Showing posts from December, 2017

One Year at Tonbo Imaging

Tonbo Imaging is the best company to have started my career with, for I've had the opportunity to do something I got interested in at the very start of college; developing software for tangible systems. It has been 6 months of internship and 6 months of full time employment, and I'm certain I've learnt more than I ever could have during my four years at college. I've been very fortunate to have a very knowledgeable mentor, and a manager who gives us a lot of space to think and ideate, and spend time on research. In the past year, I've worked on developing an ecosystem of small-sized thermal cameras running a custom Android OS that perform video analytics, are controlled remotely and support global live streaming. It's taken a year to go from an idea to a proof of concept product - we're in no way scalable yet, and are continuously going through architectural changes while ideating and understanding the potential of this system. Most of my work has been R&

Entangled Brains

I'm sitting on a rooftop humming to half remembered lyrics of a song I heard the other day. I'm actively trying not to remember the long list of to-dos I've made for myself to finish before this year ends. I look at the passersby walking down the road and I see a couple wearing winter clothes. The first thing winter reminds me of is penguins. I ask myself what the name of the penguin from the animated movie Happy Feet was. I remember Lovelace, but he wasn't the main penguin. I'm then reminded of the fact that Marian Aunty, a grandmotherly figure from our time in Switzerland showed us giraffes in the Basel Zoo. I don't quite remember why they have black tongues, and so I start thinking of the survival advantages black tongues may provide. The thought doesn't stick too long as I see a bird fly into the tree that's as tall as the rooftop I'm on. Zap. Humans never evolved to see in the dark, but they made artificial sources of light. Do bats get e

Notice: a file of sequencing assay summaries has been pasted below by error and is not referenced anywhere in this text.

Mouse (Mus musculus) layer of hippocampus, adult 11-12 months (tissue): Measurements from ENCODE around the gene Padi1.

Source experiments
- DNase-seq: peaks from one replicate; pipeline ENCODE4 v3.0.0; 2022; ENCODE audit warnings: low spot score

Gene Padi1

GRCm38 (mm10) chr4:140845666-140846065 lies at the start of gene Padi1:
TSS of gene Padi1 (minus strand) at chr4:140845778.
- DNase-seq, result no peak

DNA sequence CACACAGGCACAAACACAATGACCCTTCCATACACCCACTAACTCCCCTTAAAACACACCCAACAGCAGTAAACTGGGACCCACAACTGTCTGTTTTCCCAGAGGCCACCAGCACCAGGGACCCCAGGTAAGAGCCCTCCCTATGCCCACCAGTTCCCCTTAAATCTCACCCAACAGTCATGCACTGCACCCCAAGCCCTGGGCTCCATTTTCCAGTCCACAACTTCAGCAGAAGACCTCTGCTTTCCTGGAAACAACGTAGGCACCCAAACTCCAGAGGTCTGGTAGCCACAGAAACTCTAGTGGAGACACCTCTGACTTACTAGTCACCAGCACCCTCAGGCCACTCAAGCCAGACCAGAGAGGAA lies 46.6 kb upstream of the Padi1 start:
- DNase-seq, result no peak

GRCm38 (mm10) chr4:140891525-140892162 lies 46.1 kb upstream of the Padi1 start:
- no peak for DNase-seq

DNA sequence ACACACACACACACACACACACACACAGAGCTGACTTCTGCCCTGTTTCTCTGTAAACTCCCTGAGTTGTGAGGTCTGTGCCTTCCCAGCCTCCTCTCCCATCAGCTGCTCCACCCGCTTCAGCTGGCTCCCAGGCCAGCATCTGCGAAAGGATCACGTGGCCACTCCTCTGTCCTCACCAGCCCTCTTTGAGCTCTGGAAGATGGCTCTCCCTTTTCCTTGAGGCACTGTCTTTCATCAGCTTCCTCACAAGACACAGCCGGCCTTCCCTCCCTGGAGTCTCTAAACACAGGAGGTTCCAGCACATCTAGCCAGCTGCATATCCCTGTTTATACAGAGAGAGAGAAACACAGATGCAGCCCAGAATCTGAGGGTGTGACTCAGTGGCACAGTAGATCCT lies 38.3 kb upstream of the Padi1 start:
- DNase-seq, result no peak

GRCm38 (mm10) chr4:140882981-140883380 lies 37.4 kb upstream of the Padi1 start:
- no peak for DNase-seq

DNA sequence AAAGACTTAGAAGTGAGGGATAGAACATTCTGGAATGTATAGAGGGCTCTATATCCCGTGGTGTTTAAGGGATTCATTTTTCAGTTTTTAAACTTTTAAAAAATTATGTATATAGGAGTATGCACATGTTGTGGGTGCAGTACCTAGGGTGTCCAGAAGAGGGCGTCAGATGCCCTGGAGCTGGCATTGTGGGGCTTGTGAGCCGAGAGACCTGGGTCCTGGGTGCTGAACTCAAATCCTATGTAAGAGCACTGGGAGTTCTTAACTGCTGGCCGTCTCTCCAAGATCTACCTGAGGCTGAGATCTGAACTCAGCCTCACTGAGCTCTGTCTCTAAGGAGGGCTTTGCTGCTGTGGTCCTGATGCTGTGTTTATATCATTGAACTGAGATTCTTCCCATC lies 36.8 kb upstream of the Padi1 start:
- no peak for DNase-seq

The Crane Mystery

There's this question that's been bugging me for over a month. It's a fairly simple question about a fairly common object in a city landscape, and yet it's an absolute mystery to me as to why I cannot come up with a believable solution. I've brought it up in ever-day conversation with friends and colleagues, hoping their answers might lead me to a justifiable answer. I've avoided Googling the answer for over a month, because some things in life just shouldn't be so easy. It's a fairly pleasant feeling to keep your mind pondering over such a simple question, and so the urge to pen this post. How are cranes transported and constructed? Take a minute, and visualise the size of these things. A crane is practically just two very long lines; one vertical steel pillar holding a similar horizontal one at the top. Moving them from place to place is difficult, and funnily enough, I've never seen a half-constructed crane. Here's a list of answe